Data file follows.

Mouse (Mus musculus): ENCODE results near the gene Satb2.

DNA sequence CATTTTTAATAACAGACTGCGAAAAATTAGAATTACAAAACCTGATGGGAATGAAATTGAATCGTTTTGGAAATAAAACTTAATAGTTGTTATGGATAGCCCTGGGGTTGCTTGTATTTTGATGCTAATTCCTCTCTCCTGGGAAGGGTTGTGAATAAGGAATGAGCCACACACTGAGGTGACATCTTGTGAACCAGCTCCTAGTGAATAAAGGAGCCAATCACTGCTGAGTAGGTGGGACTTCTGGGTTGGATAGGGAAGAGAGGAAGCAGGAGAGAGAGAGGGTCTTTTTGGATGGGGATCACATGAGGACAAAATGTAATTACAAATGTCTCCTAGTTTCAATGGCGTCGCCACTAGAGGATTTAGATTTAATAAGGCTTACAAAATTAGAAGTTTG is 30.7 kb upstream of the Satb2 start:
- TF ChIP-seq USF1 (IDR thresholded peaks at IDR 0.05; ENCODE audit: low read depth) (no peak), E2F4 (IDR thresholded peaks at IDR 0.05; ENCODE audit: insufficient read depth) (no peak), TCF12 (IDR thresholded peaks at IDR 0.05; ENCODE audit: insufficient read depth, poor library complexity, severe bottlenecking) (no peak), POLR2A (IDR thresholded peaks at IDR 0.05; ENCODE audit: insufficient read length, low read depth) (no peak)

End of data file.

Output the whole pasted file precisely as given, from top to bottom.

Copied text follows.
Mouse (Mus musculus): ENCODE results near the gene Satb2.

DNA sequence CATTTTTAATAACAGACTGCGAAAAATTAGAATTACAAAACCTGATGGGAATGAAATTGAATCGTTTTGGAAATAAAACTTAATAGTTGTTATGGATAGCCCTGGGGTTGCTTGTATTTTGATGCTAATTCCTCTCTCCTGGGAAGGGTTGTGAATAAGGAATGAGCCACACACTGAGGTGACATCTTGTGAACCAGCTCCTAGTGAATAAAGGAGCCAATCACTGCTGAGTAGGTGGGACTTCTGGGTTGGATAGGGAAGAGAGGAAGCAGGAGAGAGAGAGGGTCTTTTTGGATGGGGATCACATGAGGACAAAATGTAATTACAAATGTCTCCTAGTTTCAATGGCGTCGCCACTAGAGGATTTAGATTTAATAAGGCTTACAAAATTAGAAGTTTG is 30.7 kb upstream of the Satb2 start:
- TF ChIP-seq USF1 (IDR thresholded peaks at IDR 0.05; ENCODE audit: low read depth) (no peak), E2F4 (IDR thresholded peaks at IDR 0.05; ENCODE audit: insufficient read depth) (no peak), TCF12 (IDR thresholded peaks at IDR 0.05; ENCODE audit: insufficient read depth, poor library complexity, severe bottlenecking) (no peak), POLR2A (IDR thresholded peaks at IDR 0.05; ENCODE audit: insufficient read length, low read depth) (no peak)